A/N: Written because of one of the posters in Horrible's apartment.
Disclaimer: I own nothing.
Billy had never been close with his father.
No, he didn't hate the man, and there was no sad back story in his life, or abusive or absent parental figures of any sort. His parents had been decent people, and had done everything they could to accommodate their son and his unfathomable intellect as he grew up. He just never had been able to bond with his father, nor do anything that would make their relationship seem at all like the normal "father-son" relationship painted on television and in movies.
Not that his father hadn't tried. He tried to get Billy interested in sports, even taking him to a football game once. Only once; Billy had been utterly disgusted by the whole thing, from the thousands of people screaming and fighting and eating and burping to the group of over-sized men on the field below knocking each other to the ground for a leather ball. He tried to take his son fishing; Billy wound up distracted, writing some drawn out equation on his body due to the lack of paper, and showing an utter lack of interest in the fish his father caught. He even tried to teach the boy how to defend himself, after it became very apparent he was going to be the target of bullies throughout his school career; Billy wound up with a broken nose, and his father received nothing but glares from his mother for about a year after that.
He hadn't had that issue with his mother. Billy bonded readily with her, and it was always to her he took his problems, (Never of the mathematical kind; his parents could no longer help him with that after he hit about age seven) never to his father. It was with her that he talked when he needed to talk to someone; never with his father. It was with her he'd happily go somewhere with, or help with some chore; never his father.
Could he be blamed? Hardly. When he tried to take his issues to his father, he often got lousy advice that typically made the situation worse, so, after a while, he stopped asked for it, or disregarded it when he got it un-asked for. When he talked to the man, their conversations had a habit of turning into arguments, which often turned into the boy sulking in sullen silence for the rest of the day. When he went somewhere with him, or helped him with someone, he'd be forced to talk to the man, and those conversations turned into arguments, which turned into one of them giving up and leaving and Billy sulking.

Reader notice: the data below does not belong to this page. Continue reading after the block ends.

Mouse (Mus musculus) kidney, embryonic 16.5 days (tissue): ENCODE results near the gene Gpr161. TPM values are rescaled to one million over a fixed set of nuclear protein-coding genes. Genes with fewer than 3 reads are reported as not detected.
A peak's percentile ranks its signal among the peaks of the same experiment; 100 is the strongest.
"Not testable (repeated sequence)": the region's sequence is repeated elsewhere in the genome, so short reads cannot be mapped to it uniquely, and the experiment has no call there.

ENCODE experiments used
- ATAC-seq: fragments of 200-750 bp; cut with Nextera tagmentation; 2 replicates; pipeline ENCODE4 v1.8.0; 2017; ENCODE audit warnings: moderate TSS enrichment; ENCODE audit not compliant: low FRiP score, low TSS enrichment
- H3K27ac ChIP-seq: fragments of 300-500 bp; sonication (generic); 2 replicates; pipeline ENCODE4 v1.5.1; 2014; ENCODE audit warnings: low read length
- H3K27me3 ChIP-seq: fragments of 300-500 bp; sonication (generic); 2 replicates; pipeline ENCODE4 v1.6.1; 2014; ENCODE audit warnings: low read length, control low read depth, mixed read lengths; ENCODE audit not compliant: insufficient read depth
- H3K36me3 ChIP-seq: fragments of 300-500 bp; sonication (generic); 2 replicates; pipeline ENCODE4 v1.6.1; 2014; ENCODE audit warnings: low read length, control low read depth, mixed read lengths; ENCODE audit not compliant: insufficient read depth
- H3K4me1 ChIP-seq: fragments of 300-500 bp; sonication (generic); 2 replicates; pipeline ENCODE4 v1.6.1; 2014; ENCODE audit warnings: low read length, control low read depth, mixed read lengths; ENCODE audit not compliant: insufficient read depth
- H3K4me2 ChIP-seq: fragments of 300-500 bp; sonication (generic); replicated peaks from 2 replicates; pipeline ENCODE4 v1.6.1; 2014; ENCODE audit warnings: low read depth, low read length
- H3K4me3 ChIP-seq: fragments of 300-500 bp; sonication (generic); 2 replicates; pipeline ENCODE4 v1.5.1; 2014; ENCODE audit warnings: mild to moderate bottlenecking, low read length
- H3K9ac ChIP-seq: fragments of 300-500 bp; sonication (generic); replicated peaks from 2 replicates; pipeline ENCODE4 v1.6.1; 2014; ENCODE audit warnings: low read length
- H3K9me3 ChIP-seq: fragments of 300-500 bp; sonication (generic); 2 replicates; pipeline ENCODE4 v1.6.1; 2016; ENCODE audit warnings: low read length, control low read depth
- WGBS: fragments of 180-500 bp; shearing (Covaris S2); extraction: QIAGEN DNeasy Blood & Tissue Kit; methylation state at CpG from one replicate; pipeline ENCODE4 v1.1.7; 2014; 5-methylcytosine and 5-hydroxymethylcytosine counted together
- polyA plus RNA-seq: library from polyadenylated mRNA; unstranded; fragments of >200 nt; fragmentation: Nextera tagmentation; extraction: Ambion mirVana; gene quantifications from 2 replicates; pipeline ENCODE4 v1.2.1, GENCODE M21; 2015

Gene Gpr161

They were too different from one another to be close on any level. Billy was against things his father supported, and vice versa. What his father saw as a cowardly move by some country in war, Billy saw as noble. Where his father saw violence as the only means to an end, Billy saw a chance for negotiation, or a more peaceful solution.
His father saw his views as unrealistic. Idealistic. That they'd never work. Billy saw his father's views as overly aggressive. Counterproductive. The beliefs of a brute.
It was to no one's great surprise that they hardly spoke at all after he went away from college. While his mother would sometimes get calls or emails from her son, his father got nothing. And after so many years of trying to bridge that gap between Billy and him and failing, he didn't try to contact his son, either.
Maybe that's why Billy was so surprised to get a package from his father one day.
It wasn't entirely true that his father never contacted him after he went away to college. The man called him once—only one time – but it wasn't a normal phone call. That call came a few months after Billy had picked up the persona of Dr. Horrible, and just as he was beginning to get attention from the media—And a certain hero—and just after he'd started blogging in his free time.